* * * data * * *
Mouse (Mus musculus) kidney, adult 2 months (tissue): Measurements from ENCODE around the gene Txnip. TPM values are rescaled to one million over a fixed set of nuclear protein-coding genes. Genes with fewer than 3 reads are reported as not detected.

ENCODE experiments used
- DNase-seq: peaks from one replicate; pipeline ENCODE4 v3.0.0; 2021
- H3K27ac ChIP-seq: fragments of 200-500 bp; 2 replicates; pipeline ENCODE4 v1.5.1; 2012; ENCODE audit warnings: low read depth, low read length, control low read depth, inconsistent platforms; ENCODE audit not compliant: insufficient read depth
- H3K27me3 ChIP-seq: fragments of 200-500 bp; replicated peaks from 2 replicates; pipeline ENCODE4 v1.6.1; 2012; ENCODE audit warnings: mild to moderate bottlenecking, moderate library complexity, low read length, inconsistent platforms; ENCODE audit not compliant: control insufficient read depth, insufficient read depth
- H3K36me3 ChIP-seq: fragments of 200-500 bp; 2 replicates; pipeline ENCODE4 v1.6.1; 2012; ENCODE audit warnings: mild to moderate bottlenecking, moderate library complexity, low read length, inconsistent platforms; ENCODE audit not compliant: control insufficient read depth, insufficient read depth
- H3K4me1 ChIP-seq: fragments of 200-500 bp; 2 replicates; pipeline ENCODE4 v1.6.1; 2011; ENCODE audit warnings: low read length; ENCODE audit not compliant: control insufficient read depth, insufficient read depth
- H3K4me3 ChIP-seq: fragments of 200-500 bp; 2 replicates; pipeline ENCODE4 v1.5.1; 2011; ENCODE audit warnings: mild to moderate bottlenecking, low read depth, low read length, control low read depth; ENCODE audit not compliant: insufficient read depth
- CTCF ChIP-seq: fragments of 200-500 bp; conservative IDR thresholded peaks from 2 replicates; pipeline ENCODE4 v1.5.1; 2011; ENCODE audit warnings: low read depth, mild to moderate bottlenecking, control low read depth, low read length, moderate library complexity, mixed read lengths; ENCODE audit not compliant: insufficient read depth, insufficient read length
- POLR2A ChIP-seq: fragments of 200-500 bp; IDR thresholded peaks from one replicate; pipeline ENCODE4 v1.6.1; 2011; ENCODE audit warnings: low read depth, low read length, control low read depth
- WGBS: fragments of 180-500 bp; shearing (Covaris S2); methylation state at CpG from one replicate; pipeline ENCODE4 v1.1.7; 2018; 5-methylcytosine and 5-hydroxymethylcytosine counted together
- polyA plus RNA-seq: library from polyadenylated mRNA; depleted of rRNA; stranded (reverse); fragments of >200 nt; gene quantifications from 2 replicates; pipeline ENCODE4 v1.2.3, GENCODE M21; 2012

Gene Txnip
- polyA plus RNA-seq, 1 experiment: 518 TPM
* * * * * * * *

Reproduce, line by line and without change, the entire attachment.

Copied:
Mouse (Mus musculus) kidney, adult 2 months (tissue): Measurements from ENCODE around the gene Txnip. TPM values are rescaled to one million over a fixed set of nuclear protein-coding genes. Genes with fewer than 3 reads are reported as not detected.

ENCODE experiments used
- DNase-seq: peaks from one replicate; pipeline ENCODE4 v3.0.0; 2021
- H3K27ac ChIP-seq: fragments of 200-500 bp; 2 replicates; pipeline ENCODE4 v1.5.1; 2012; ENCODE audit warnings: low read depth, low read length, control low read depth, inconsistent platforms; ENCODE audit not compliant: insufficient read depth
- H3K27me3 ChIP-seq: fragments of 200-500 bp; replicated peaks from 2 replicates; pipeline ENCODE4 v1.6.1; 2012; ENCODE audit warnings: mild to moderate bottlenecking, moderate library complexity, low read length, inconsistent platforms; ENCODE audit not compliant: control insufficient read depth, insufficient read depth
- H3K36me3 ChIP-seq: fragments of 200-500 bp; 2 replicates; pipeline ENCODE4 v1.6.1; 2012; ENCODE audit warnings: mild to moderate bottlenecking, moderate library complexity, low read length, inconsistent platforms; ENCODE audit not compliant: control insufficient read depth, insufficient read depth
- H3K4me1 ChIP-seq: fragments of 200-500 bp; 2 replicates; pipeline ENCODE4 v1.6.1; 2011; ENCODE audit warnings: low read length; ENCODE audit not compliant: control insufficient read depth, insufficient read depth
- H3K4me3 ChIP-seq: fragments of 200-500 bp; 2 replicates; pipeline ENCODE4 v1.5.1; 2011; ENCODE audit warnings: mild to moderate bottlenecking, low read depth, low read length, control low read depth; ENCODE audit not compliant: insufficient read depth
- CTCF ChIP-seq: fragments of 200-500 bp; conservative IDR thresholded peaks from 2 replicates; pipeline ENCODE4 v1.5.1; 2011; ENCODE audit warnings: low read depth, mild to moderate bottlenecking, control low read depth, low read length, moderate library complexity, mixed read lengths; ENCODE audit not compliant: insufficient read depth, insufficient read length
- POLR2A ChIP-seq: fragments of 200-500 bp; IDR thresholded peaks from one replicate; pipeline ENCODE4 v1.6.1; 2011; ENCODE audit warnings: low read depth, low read length, control low read depth
- WGBS: fragments of 180-500 bp; shearing (Covaris S2); methylation state at CpG from one replicate; pipeline ENCODE4 v1.1.7; 2018; 5-methylcytosine and 5-hydroxymethylcytosine counted together
- polyA plus RNA-seq: library from polyadenylated mRNA; depleted of rRNA; stranded (reverse); fragments of >200 nt; gene quantifications from 2 replicates; pipeline ENCODE4 v1.2.3, GENCODE M21; 2012

Gene Txnip
- polyA plus RNA-seq, 1 experiment: 518 TPM